- ticket title
- Brexit: Now the Hard Part Begins — What the UK Must Do
- Union of Concerned Scientists See Global Warming Fueling Wildfire Risk
- The ‘Beijing Consensus’ & Prospects for Democratic Development in China and Beyond
- Flood Hazard Risk Exposure in the United States an Issue After Harvey and Irma
- Russia weighs in on Bannon-free White House
Ten years after its establishment on June 15, 2001, the Shanghai Cooperation Organization (SCO), successor to the original Group of Five (Shanghai Five), is still in a state of flux. Its continued existence though has resulted in it becoming largely entrenched in the political-economic landscape of Central, South and East Asian countries. The SCO acts as a regional security organization, whose members include China, Russia and the four Central Asian republics (Kazakhstan, Kyrgyzstan, Tajikistan and Uzbekistan), covering an area of 30 million square kilometers with a population of 1,455 billion people, or one quarter of the world‟s total population. It is governed from Beijing and it operates in a highly diverse political environment. Its activities are highly diverse. It also serves as a forum for maintaining relations with other major Asian countries in various spheres. It has accepted a few new members since 2001. Mongolia has held observer status since 2004, and India, Iran and Pakistan became also observers the following year. Diplomats from Afghanistan and Turkmenistan regularly attend its conferences as guests, while Belarus and Sri Lanka are also now affiliated with the organization as dialogue partners. In recent years the SCO has developed relations with regional and international institutions, such as the European Union, the Commonwealth of Independent States, the association of South East Asian Nations, the Collective Security Treaty Organization and others. The SCO has also an observer status at the UN General Assembly. The SCO is more than an instrument for the consolidation of political and economic relations of its member states; the organization represents a Chinese attempt to create a system of regional cooperation that it can use to further its foreign policy objectives in its neighborhood. As it operates in an area with amble room to engage in strategic maneuvers, the SCO is seeking ways to enhance its already considerable sway by admitting new members, discussing how to deal with the war in Afghanistan and developing energy cooperation. These issues continue to be high on its current discussion agenda. The future will demonstrate whether or not it will have to adopt an operational plan agreed upon by both Russia and China in order to fulfill its ambitious program. The delicate balance of interests between Moscow and Beijing significantly affects the group‟s ability to act in a concerted fashion and an incisive way.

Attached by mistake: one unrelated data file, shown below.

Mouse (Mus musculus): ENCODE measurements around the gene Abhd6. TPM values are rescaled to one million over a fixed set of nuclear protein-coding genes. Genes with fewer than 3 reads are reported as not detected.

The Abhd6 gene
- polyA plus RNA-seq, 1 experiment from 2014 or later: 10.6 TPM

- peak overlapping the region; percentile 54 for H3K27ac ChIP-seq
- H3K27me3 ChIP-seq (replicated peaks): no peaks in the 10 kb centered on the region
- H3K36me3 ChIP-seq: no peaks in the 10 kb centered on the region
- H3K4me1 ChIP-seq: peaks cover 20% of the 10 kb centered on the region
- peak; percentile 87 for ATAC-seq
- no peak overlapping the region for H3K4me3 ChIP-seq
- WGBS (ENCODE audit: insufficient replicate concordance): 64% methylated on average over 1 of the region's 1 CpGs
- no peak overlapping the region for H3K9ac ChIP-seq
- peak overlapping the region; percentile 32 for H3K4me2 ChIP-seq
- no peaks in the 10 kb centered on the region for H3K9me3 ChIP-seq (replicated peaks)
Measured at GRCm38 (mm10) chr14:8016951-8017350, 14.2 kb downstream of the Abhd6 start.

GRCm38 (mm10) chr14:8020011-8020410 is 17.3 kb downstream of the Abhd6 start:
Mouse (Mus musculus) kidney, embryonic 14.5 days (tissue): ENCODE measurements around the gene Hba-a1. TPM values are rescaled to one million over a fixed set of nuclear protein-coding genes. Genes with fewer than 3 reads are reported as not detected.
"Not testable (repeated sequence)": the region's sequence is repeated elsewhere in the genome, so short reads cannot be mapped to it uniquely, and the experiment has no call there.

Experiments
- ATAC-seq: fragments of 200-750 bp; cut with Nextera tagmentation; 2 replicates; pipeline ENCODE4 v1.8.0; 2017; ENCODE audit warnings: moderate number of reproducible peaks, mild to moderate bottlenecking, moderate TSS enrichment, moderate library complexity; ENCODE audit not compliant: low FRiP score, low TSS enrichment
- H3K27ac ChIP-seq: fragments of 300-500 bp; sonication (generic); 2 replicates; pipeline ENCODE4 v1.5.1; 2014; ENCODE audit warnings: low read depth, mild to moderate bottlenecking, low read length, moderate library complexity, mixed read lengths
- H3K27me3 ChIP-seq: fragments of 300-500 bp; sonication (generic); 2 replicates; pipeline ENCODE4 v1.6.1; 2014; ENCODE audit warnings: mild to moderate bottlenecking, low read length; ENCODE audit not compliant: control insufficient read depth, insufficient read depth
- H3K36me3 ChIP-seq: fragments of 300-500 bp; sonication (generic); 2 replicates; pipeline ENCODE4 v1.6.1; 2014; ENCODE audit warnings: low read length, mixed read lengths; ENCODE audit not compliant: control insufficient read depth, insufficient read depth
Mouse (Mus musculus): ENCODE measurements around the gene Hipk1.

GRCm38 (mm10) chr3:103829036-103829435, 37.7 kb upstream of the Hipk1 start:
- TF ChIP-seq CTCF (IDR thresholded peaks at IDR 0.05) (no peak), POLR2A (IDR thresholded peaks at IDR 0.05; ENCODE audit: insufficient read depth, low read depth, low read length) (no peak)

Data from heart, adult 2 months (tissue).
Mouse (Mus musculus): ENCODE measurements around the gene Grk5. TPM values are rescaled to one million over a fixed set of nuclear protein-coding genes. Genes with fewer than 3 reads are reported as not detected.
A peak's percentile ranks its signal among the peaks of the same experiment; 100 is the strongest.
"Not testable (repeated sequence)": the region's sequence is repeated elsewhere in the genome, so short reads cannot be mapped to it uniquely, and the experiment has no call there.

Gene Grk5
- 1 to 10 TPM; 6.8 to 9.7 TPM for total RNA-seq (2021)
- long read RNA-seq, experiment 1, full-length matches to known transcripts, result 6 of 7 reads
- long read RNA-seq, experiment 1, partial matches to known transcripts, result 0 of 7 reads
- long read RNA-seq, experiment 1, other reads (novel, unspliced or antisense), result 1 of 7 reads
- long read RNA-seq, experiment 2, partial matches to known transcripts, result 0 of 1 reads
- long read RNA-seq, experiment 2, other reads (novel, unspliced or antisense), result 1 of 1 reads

Published in Political Reflection Magazine Vol. 2 No. 2